Journal features:         journal_incompat_revoke journal_64bit
Journal size:             512M
Journal length:           131072
Journal sequence:         0x000eb40b
Journal start:            1

The last mounted date is a good sign. It means I wouldn't loose anything from that date if I recovered the journal.
These are the journal backups:

[mochobb@mocho-desktop testdisk-7.1-WIP]$ sudo dumpe2fs /dev/sdh1 | grep superblock   
[sudo] password for mochobb: 
dumpe2fs 1.43.9 (8-Feb-2018)
  Primary superblock at 0, Group descriptors at 1-8
  Backup superblock at 32768, Group descriptors at 32769-32776
  Backup superblock at 98304, Group descriptors at 98305-98312
  Backup superblock at 163840, Group descriptors at 163841-163848
  Backup superblock at 229376, Group descriptors at 229377-229384
  Backup superblock at 294912, Group descriptors at 294913-294920
  Backup superblock at 819200, Group descriptors at 819201-819208
  Backup superblock at 884736, Group descriptors at 884737-884744
  Backup superblock at 1605632, Group descriptors at 1605633-1605640
  Backup superblock at 2654208, Group descriptors at 2654209-2654216
  Backup superblock at 4096000, Group descriptors at 4096001-4096008
  Backup superblock at 7962624, Group descriptors at 7962625-7962632
  Backup superblock at 11239424, Group descriptors at 11239425-11239432

However:

[mochobb@mocho-desktop testdisk-7.1-WIP]$ sudo fsck.ext4 -b 32768 /dev/sdh1
e2fsck 1.43.9 (8-Feb-2018)
Superblock needs_recovery flag is clear, but journal has data.
Recovery flag not set in backup superblock, so running journal anyway.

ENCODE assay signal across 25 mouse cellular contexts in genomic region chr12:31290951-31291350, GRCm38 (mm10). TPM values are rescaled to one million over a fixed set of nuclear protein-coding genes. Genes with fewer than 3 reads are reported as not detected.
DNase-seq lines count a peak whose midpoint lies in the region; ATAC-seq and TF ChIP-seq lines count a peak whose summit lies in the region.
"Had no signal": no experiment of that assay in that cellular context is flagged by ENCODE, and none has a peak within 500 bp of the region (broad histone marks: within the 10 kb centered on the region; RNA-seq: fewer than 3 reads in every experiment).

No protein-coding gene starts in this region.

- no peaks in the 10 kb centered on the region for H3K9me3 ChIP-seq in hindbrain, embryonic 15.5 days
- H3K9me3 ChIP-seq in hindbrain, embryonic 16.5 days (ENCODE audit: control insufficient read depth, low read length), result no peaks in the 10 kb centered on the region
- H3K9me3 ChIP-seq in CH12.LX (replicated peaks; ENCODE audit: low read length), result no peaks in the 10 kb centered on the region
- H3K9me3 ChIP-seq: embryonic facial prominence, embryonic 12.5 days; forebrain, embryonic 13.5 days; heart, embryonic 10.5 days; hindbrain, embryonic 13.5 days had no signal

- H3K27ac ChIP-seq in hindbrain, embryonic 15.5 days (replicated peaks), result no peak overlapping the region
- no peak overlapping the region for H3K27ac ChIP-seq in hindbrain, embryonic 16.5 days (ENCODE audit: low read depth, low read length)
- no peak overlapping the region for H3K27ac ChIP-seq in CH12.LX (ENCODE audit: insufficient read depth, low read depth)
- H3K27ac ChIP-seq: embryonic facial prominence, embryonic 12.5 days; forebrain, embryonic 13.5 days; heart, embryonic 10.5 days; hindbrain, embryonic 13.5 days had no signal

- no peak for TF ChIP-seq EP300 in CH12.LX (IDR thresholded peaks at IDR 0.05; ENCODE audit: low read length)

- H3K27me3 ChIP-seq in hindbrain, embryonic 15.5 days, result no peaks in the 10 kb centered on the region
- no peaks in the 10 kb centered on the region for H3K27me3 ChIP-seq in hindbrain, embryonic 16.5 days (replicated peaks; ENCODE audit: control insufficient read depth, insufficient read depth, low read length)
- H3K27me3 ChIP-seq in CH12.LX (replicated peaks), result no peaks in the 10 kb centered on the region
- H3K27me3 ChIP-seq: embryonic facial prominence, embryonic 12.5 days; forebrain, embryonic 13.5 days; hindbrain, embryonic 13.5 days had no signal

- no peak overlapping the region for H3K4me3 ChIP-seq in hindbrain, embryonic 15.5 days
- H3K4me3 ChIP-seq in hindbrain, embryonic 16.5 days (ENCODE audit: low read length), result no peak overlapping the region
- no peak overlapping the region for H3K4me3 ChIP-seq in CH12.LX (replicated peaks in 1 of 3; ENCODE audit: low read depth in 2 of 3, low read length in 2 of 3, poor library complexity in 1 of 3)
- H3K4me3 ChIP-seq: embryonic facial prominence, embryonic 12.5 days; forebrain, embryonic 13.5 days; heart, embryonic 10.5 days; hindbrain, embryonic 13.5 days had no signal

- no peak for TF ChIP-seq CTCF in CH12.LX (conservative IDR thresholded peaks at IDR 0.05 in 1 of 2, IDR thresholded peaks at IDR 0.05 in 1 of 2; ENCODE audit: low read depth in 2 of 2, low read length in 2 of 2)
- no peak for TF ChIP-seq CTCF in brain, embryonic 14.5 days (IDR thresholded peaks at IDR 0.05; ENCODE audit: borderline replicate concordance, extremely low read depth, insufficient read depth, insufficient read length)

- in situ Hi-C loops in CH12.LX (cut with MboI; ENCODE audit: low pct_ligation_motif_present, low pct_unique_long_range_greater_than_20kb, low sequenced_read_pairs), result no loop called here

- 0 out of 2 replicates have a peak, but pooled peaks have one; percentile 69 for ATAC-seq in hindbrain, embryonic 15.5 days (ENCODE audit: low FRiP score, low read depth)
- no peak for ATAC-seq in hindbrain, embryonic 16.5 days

Manjaro: recovering journal
Superblock needs_recovery flag is clear, but journal has data.
Recovery flag not set in backup superblock, so running journal anyway.
fsck.ext4: Unknown code ____ 251 while recovering journal of Manjaro
Superblock needs_recovery flag is clear, but journal has data.
Recovery flag not set in backup superblock, so running journal anyway.
fsck.ext4: unable to set superblock flags on Manjaro


Manjaro: ***** FILE SYSTEM WAS MODIFIED *****

Manjaro: ********** WARNING: Filesystem still has errors **********

[mochobb@mocho-desktop testdisk-7.1-WIP]$ sudo fsck.ext4 /dev/sdh1
e2fsck 1.43.9 (8-Feb-2018)
Manjaro: recovering journal
Superblock needs_recovery flag is clear, but journal has data.
Run journal anyway<y>? yes
fsck.ext4: Unknown code ____ 251 while recovering journal of Manjaro
fsck.ext4: unable to set superblock flags on Manjaro


Manjaro: ********** WARNING: Filesystem still has errors **********

So, any other ideas?

Update:
I was able to read the journal copied from the drive with testdisk. It doesn't show any systemd or Xorg errors. The log ends at fev 24 23:14:50 which is probably coincident with the time I went to shut it down on Saturday. The date is pretty correct because nmbd generates an error for every 5 mins if the laptop isn't connected to any network (and it wasn't). Of course the journal is probably incomplete. After all there was a testdisk error when copying this file, and if there was some extra information I probably won't see it :disappointed_relieved:

Update: Windows' partitions weren't affected. I can boot Windows, though it hangs because I have the WDDM VBox video driver installed (I won't be using the WDDM driver any more - basic 3D with a bootable Windows is better).

Later I'll try to recover the root partition with testdisk (just because - I already have the data :slight_smile: )

ZFS is great, if you're great at adminship; I knew someone who managed to recover his partition with ZFS after he had ruined it with dd.